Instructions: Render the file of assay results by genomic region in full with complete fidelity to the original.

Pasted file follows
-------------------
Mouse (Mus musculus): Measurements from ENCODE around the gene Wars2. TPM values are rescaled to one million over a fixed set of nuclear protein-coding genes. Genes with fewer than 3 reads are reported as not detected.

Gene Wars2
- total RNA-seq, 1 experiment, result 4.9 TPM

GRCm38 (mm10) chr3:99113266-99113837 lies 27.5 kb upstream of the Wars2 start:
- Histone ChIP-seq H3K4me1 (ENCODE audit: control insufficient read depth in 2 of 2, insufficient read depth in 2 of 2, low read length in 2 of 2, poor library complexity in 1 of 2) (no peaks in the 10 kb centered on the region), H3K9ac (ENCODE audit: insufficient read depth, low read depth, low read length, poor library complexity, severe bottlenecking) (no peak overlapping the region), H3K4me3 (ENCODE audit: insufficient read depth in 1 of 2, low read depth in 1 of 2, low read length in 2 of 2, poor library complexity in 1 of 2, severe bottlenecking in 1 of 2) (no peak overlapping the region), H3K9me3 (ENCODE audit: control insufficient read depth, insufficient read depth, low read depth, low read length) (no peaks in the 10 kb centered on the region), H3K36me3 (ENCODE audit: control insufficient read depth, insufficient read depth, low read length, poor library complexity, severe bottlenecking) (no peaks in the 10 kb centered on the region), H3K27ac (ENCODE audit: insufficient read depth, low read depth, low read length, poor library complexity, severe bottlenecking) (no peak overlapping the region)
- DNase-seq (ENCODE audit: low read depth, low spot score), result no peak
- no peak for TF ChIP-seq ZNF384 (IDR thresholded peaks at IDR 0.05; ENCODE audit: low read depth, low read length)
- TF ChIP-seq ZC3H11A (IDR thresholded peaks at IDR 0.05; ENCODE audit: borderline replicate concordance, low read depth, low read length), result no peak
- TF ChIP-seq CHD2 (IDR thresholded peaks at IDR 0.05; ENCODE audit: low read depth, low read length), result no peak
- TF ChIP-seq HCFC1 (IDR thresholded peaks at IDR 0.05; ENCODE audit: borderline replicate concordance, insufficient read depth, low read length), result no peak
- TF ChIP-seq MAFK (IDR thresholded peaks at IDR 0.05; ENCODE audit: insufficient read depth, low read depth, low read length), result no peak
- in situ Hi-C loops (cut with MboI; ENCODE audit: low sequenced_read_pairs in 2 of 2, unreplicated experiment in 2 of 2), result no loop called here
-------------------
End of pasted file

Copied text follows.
Mouse (Mus musculus): Measurements from ENCODE around the gene Wars2. TPM values are rescaled to one million over a fixed set of nuclear protein-coding genes. Genes with fewer than 3 reads are reported as not detected.

Gene Wars2
- total RNA-seq, 1 experiment, result 4.9 TPM

GRCm38 (mm10) chr3:99113266-99113837 lies 27.5 kb upstream of the Wars2 start:
- Histone ChIP-seq H3K4me1 (ENCODE audit: control insufficient read depth in 2 of 2, insufficient read depth in 2 of 2, low read length in 2 of 2, poor library complexity in 1 of 2) (no peaks in the 10 kb centered on the region), H3K9ac (ENCODE audit: insufficient read depth, low read depth, low read length, poor library complexity, severe bottlenecking) (no peak overlapping the region), H3K4me3 (ENCODE audit: insufficient read depth in 1 of 2, low read depth in 1 of 2, low read length in 2 of 2, poor library complexity in 1 of 2, severe bottlenecking in 1 of 2) (no peak overlapping the region), H3K9me3 (ENCODE audit: control insufficient read depth, insufficient read depth, low read depth, low read length) (no peaks in the 10 kb centered on the region), H3K36me3 (ENCODE audit: control insufficient read depth, insufficient read depth, low read length, poor library complexity, severe bottlenecking) (no peaks in the 10 kb centered on the region), H3K27ac (ENCODE audit: insufficient read depth, low read depth, low read length, poor library complexity, severe bottlenecking) (no peak overlapping the region)
- DNase-seq (ENCODE audit: low read depth, low spot score), result no peak
- no peak for TF ChIP-seq ZNF384 (IDR thresholded peaks at IDR 0.05; ENCODE audit: low read depth, low read length)
- TF ChIP-seq ZC3H11A (IDR thresholded peaks at IDR 0.05; ENCODE audit: borderline replicate concordance, low read depth, low read length), result no peak
- TF ChIP-seq CHD2 (IDR thresholded peaks at IDR 0.05; ENCODE audit: low read depth, low read length), result no peak
- TF ChIP-seq HCFC1 (IDR thresholded peaks at IDR 0.05; ENCODE audit: borderline replicate concordance, insufficient read depth, low read length), result no peak
- TF ChIP-seq MAFK (IDR thresholded peaks at IDR 0.05; ENCODE audit: insufficient read depth, low read depth, low read length), result no peak
- in situ Hi-C loops (cut with MboI; ENCODE audit: low sequenced_read_pairs in 2 of 2, unreplicated experiment in 2 of 2), result no loop called here